Sonny Rollins at 80

A few thousand jazz fans are feeling lightheaded this morning. They saw Sonny Rollins’ 80th-birthday concert at the Beacon Theater in New York City last night, and they’re still marveling (especially those too young to have witnessed giants walking the earth in great number) that, finally, they’ve seen a concert that made them tremble and that people will be talking about years from now.

In the past decade or so, we’ve come to expect 10 or 15 magical minutes from a Rollins concert, a long passage, maybe two, of transcendence—when the saxophone colossus unlocks a new passageway into the heart of a song, then bursts through with a solo that takes it where no mortal has flown—and that’s enough to make up for the hour of tentativeness.

Last night, Rollins played tentative for the first few minutes, attacking the same phrase over and over, building up his rhythm, maybe taking the measure of the house, then blasted off and never came back. I’ve heard Rollins play better solos than last night, but this was the best sustained playing I’ve heard from him—through ballads, blues, calypsos, the whole gamut—in maybe 15 years: two-and-a-half hours of playing, uninterrupted by intermission or even a long pause.

His band (guitar, bass guitar, drums, congas) is more cooking than any band he’s had in years. And the guests! Roy Hargrove, blowing his trumpet with more virtuosic clarity than ever. A reprise of the trio with bassist Christian McBride and drummer Roy Haynes, soaring well beyond their brief appearance at Carnegie Hall three years ago. (Haynes is 85, and still swishing the cymbals with that expansive rhythm. I couldn't help but wonder: Are he and Rollins the last two men alive who played with Charlie Parker?)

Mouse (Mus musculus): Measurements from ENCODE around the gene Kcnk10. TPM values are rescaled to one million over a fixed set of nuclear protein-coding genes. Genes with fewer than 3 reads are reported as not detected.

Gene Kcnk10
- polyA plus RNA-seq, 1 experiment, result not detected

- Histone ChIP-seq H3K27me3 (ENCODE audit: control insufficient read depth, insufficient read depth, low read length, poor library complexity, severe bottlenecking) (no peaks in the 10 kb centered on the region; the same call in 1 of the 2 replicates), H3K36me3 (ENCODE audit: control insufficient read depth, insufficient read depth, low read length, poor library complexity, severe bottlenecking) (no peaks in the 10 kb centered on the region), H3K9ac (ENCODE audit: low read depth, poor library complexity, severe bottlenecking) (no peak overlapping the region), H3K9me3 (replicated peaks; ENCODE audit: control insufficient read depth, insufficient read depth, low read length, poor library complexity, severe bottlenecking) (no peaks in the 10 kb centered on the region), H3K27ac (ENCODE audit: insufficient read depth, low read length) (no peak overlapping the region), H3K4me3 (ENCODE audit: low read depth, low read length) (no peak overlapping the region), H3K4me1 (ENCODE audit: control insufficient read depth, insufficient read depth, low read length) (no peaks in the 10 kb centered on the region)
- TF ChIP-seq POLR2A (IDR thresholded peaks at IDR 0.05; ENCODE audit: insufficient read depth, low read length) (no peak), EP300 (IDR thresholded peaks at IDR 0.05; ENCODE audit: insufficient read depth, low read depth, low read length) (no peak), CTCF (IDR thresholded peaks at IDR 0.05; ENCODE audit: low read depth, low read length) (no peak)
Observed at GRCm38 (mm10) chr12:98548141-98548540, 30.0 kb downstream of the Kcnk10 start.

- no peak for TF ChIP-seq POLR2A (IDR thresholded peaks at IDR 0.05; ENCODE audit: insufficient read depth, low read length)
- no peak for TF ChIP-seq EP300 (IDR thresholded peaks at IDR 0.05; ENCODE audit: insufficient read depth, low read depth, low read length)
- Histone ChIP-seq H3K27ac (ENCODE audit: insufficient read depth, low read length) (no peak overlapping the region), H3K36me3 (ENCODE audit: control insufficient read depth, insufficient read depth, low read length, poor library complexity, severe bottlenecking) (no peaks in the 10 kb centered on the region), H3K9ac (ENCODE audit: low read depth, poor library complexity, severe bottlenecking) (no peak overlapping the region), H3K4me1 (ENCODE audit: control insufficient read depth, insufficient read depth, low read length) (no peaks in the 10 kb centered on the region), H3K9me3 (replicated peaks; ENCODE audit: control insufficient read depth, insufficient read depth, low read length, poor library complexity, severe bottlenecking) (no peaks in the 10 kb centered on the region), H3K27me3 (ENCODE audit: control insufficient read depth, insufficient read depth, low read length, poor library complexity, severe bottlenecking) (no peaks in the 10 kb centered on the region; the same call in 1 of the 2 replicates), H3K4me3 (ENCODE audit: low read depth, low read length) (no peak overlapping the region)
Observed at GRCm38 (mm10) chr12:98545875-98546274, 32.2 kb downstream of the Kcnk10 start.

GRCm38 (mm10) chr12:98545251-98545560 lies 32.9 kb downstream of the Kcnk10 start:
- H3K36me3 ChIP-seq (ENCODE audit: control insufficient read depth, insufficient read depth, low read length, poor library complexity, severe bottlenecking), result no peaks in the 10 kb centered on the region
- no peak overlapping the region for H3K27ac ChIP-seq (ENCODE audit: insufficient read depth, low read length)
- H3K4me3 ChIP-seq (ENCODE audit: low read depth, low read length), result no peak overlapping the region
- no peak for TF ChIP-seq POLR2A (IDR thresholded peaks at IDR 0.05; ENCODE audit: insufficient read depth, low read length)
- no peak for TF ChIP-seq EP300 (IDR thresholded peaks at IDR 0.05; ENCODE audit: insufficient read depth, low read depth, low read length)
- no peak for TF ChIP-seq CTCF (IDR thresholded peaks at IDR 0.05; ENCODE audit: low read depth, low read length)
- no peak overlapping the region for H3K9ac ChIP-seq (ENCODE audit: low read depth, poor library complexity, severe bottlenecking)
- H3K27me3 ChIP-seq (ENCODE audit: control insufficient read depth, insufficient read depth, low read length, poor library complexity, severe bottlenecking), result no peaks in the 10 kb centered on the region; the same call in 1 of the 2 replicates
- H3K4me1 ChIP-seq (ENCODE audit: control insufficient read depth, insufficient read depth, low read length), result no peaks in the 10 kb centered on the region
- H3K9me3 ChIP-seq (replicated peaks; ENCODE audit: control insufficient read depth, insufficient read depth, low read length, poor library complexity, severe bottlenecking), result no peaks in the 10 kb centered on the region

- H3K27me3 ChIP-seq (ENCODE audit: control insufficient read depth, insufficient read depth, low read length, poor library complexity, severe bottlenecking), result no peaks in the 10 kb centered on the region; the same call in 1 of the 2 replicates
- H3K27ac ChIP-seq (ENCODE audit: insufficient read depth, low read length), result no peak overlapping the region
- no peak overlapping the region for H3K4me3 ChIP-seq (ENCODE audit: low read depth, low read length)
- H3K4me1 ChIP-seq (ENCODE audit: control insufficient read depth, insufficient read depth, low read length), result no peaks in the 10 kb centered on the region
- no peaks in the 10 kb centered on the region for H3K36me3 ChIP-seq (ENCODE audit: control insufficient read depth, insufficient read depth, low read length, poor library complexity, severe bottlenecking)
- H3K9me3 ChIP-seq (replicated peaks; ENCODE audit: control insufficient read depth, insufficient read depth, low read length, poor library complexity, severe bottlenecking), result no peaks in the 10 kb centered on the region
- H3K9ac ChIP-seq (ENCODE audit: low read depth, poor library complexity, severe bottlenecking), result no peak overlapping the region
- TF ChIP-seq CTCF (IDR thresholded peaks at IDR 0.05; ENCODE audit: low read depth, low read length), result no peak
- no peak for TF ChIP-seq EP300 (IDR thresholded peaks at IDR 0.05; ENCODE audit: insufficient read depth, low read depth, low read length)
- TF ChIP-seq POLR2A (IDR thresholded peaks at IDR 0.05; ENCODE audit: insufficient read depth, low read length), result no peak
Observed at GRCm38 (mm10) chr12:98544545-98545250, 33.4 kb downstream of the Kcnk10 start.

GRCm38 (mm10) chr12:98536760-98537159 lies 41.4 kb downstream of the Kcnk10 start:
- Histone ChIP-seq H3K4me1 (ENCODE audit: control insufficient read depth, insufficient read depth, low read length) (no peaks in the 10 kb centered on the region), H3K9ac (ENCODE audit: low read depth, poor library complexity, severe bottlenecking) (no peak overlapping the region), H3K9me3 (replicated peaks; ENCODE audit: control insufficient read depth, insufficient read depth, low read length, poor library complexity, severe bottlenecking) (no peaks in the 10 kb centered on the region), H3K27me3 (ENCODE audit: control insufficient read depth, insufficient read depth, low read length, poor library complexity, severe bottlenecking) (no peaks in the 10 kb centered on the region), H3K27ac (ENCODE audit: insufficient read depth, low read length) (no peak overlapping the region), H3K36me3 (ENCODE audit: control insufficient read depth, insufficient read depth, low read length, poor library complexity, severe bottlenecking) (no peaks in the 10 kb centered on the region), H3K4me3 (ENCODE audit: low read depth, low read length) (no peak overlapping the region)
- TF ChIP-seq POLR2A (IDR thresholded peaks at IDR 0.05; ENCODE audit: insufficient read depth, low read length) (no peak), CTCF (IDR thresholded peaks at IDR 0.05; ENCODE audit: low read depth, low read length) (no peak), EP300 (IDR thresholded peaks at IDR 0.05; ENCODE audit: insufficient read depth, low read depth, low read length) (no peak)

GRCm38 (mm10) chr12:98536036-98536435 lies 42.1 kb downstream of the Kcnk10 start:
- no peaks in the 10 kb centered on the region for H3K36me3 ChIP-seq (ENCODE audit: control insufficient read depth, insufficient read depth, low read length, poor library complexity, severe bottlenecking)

Then out comes Ornette Coleman! and the crowd went wild. He and Rollins, the same age, haven’t ever played together on stage before. (In the late ‘50s, when Rollins was out in L.A., making his albums for Contemporary, the two of them once or twice played together on the beach north of Santa Monica, but I’m pretty sure that’s it.) They went back and forth, playing in two different styles (though Haynes and McBride hoisted a unifying anchor), but Ornette played beautifully (after a couple of squawks), and he spurred Sonny to unclimbed heights of free improv. It was shiversome stuff.

Then all the musicians came out once again, to play a closing calypso (except for Ornette, who doesn’t do this sort of thing). It swung like crazy. The lights came up, and everybody looked in a daze. Did that really happen? Like all Rollins concerts these days, it was recorded. Maybe the titan of the tenor, intensely self-critical, liked it too, maybe he’ll even release it.

hector p's picture

I was at that show in the lower balcony. I have seen sonny a few times before, but this was the best I have ever seen him.This was an amazing show I hope the issue it on dvd and cd.When ornette came out the audience was stunned. I could people saying is that ornette.oh ny of the best shows I have ever seen. Also jim hall came alive at one point.

Nick's picture

My consolation was that he came to Montreal for the jazz festival and we had front row seats, he was fantastic.

Hugo Rosa's picture

Anyone knows IF this concert was recorded live and even if it will be on DVD, CD or better yet SACD?!It seems like it should have!

Fred Kaplan's picture

All of Sonny Rollins' concerts are recorded, and have been for the past few years, if just for his personal archive. Whether this concert will be released, in some form, is another question, as yet unknown, even, I suspect to him.

Tony's picture

The success of this performance, I think, is due to Sonny playing with musicians of stature. His own backing band is mediocre, and doesn't challenge him. They are the musical version of the NY Generals. When you have guys like McBride and Haynes, and most especially someone of Ornette's stature, good, even great things happen. I wish there were more such performances. Yes, I know, he's 80, and we should be glad to have any performance, but still.....

Fred Kaplan's picture

Tony - Generally, I'd agree with you; in fact, I've written exactly the same thing. But his new band is hot and lean. In the hour or so before Haynes and McBride came out, they were egging him on with elegance, swing, and energy.